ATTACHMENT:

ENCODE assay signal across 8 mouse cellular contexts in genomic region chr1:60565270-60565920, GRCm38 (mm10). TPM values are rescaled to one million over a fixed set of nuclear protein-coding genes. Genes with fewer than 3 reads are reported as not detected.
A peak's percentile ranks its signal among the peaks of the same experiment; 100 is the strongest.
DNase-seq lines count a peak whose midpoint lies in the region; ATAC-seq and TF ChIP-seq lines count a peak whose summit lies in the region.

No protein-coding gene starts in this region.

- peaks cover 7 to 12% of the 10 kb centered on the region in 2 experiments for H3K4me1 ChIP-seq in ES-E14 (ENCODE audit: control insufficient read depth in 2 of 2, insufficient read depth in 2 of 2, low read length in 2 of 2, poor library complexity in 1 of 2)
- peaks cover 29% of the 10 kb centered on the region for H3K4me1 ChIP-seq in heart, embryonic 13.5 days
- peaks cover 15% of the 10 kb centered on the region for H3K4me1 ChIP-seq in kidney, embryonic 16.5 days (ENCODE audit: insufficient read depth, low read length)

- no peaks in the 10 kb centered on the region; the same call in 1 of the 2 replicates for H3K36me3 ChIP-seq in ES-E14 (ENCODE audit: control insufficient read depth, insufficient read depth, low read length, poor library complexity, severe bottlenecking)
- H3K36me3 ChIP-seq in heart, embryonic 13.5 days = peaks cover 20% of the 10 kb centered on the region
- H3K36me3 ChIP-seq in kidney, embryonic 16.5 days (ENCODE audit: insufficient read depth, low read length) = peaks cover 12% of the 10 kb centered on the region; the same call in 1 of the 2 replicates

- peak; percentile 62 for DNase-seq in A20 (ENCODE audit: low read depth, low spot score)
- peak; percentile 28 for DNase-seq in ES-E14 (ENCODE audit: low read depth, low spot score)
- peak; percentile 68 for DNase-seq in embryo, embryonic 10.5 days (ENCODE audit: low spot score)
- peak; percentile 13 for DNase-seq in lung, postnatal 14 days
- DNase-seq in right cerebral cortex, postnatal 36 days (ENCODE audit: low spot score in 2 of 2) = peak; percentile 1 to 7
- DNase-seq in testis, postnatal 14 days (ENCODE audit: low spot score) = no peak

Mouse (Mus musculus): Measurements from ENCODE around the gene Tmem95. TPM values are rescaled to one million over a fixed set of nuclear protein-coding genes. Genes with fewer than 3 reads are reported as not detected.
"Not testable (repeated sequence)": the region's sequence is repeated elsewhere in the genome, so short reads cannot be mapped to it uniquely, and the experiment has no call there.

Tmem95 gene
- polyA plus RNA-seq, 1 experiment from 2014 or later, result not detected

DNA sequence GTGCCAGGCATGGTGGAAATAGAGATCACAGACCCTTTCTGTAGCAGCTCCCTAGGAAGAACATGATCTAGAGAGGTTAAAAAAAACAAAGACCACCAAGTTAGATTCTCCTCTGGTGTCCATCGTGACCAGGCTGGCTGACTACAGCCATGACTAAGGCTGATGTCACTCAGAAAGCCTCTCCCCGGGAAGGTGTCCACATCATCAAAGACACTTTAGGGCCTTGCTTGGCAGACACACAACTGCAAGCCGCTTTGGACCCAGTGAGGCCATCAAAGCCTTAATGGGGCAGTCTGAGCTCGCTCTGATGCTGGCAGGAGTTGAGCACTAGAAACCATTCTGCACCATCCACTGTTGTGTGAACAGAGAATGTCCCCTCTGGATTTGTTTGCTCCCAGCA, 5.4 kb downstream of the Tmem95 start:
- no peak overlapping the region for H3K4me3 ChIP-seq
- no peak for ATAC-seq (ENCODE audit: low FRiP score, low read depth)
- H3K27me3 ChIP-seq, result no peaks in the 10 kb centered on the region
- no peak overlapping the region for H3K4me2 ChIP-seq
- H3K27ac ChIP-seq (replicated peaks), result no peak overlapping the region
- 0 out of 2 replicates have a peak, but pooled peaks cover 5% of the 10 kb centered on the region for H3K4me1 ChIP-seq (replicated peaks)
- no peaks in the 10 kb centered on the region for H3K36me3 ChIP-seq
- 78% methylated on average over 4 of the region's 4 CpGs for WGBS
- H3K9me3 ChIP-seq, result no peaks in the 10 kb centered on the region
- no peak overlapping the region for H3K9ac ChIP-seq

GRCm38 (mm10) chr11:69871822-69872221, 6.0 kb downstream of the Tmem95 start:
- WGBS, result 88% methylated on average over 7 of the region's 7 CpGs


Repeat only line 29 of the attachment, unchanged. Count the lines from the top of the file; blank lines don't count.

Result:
- 78% methylated on average over 4 of the region's 4 CpGs for WGBS